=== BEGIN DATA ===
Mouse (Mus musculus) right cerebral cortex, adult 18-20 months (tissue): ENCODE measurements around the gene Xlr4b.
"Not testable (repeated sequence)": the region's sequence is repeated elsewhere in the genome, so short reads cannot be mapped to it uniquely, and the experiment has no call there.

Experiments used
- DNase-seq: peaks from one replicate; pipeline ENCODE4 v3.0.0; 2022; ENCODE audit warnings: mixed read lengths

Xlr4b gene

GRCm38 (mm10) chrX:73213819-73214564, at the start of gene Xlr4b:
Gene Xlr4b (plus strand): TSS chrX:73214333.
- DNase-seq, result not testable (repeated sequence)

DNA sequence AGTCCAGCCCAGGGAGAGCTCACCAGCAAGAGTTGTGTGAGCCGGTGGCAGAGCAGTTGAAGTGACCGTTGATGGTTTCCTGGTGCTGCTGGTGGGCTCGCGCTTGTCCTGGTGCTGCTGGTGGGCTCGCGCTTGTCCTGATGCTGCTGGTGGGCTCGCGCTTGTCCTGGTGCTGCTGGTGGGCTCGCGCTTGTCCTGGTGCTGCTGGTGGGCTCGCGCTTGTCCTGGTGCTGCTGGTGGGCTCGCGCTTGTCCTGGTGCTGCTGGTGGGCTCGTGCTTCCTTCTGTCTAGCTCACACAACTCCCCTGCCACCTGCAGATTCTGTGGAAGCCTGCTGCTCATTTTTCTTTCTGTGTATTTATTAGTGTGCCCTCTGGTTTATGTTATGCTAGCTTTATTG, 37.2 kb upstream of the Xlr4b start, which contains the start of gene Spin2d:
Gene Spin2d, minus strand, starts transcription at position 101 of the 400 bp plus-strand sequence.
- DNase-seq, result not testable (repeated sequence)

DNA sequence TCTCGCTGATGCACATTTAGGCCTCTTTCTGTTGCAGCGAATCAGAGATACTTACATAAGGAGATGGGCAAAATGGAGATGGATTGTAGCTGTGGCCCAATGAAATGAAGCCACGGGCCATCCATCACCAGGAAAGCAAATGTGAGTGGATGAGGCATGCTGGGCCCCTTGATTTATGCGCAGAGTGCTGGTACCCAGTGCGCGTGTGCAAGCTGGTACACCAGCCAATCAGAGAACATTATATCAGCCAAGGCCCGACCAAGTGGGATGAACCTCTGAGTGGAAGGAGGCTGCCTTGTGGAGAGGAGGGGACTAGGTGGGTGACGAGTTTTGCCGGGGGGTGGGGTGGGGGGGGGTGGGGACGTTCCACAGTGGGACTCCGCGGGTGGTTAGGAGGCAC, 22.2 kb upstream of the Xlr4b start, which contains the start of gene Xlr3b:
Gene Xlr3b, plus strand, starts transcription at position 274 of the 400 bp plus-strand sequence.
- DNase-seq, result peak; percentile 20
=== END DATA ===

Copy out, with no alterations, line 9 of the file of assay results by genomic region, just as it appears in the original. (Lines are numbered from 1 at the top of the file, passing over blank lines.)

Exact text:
DNA sequence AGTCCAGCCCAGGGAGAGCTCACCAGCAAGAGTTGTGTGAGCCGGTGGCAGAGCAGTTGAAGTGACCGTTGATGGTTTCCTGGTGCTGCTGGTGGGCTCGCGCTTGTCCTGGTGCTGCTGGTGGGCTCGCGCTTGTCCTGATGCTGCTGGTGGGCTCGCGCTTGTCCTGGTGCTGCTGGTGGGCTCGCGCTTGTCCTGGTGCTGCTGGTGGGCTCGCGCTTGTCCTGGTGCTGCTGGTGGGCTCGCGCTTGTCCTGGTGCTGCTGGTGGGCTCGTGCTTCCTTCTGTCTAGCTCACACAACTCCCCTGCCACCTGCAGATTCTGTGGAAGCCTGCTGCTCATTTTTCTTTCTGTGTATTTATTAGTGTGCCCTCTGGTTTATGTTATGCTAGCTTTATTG, 37.2 kb upstream of the Xlr4b start, which contains the start of gene Spin2d: